The Divine Order, the Human Order, and the Order of Nature

Author: Eric Watkins

Publisher: Oxford University Press

ISBN: 9780199934416

Category: Philosophy

Page: 320

View: 908

This volume contains ten new essays focused on the exploration and articulation of a narrative that considers the notion of order within medieval and modern philosophy--its various kinds (natural, moral, divine, and human), the different ways in which each is conceived, and the diverse dependency relations that are thought to obtain among them. Descartes, with the help of others, brought about an important shift in what was understood by the order of nature by placing laws of nature at the foundation of his natural philosophy. Vigorous debate then ensued about the proper formulation of the laws of nature and the moral law, about whether such laws can be justified, and if so, how-through some aspect of the divine order or through human beings-and about what consequences these laws have for human beings and the moral and divine orders. That is, philosophers of the period were thinking through what the order of nature consists in and how to understand its relations to the divine, human, and moral orders. No two major philosophers in the modern period took exactly the same stance on these issues, but these issues are clearly central to their thought. The Divine Order, the Human Order, and the Order of Nature is devoted to investigating their positions from a vantage point that has the potential to combine metaphysical, epistemological, scientific, and moral considerations into a single narrative.
The Cambridge Companion to Pufendorf

Author: Knud Haakonssen

Publisher: Cambridge University Press

ISBN: 9781108655187

Category: Law

Page: 443

View: 971

In the same intellectual league as Grotius, Hobbes and Locke, but today less well known, Samuel Pufendorf was an early modern master of political, juridical, historical and theological thought. Trained in an erudite humanism, he brought his copious command of ancient and modern literature to bear on precisely honed arguments designed to engage directly with contemporary political and religious problems. Through his fundamental reconstruction of the discipline of natural law, Pufendorf offered a new rationale for the sovereign territorial state, providing it with non-religious foundations in order to fit it for governance of multi-religious societies and to protect his own Protestant faith. He also drew on his humanist learning to write important political histories, a significant lay theology, and vivid polemics against his many opponents. This volume makes the full scope of his thought and writing accessible to English readers for the first time.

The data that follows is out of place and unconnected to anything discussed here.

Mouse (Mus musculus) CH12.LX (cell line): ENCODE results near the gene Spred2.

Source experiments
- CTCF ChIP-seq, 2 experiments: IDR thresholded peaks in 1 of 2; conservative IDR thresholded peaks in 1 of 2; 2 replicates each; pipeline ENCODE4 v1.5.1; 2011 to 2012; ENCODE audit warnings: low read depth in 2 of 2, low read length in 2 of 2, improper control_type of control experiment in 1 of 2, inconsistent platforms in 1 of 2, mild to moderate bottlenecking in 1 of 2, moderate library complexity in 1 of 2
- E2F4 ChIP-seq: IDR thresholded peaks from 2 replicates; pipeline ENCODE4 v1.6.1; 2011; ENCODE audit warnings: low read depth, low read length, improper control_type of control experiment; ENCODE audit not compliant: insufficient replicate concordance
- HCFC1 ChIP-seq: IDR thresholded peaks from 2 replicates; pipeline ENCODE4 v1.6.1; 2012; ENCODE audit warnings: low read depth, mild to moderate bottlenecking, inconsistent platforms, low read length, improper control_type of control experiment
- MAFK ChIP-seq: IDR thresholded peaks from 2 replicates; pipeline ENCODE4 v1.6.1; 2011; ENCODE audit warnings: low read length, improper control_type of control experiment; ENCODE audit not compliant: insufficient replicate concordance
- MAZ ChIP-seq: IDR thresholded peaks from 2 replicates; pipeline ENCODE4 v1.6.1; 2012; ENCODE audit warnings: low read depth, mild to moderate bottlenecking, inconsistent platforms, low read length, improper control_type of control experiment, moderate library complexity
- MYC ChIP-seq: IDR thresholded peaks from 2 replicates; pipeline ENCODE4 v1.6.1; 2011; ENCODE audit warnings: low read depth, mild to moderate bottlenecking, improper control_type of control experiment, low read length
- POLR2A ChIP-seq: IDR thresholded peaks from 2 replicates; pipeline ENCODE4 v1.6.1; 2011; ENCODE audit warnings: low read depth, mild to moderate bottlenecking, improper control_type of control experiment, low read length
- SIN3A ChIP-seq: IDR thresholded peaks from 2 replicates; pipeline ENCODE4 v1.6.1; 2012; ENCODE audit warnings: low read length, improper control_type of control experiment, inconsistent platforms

Philosophy, Rights and Natural Law

Author: Hunter Ian Hunter

Publisher: Edinburgh University Press

ISBN: 9781474449250


Page: 384

View: 982

Over his long and illustrious career, Knud Haakonssen has explored the role of natural law in formulating doctrines of obligation and rights in accordance with the interests of early modern polities and churches. The essays collected in this volume range across this exciting and contested field. These 13 new essays acknowledge Haakonssen's immense academic achievement and give us new insights into the cultural and political role of law and rights in a variety of historical contexts and circumstances.
History of Universities Volume XXXIII/2

Author: Mordechai Feingold

Publisher: Oxford University Press

ISBN: 9780192646040

Category: History

Page: 432

View: 902

This issue of History of Universities XXXIII/2, contains the customary mix of learned articles and book reviews which makes this publication such an indispensable tool for the historian of higher education.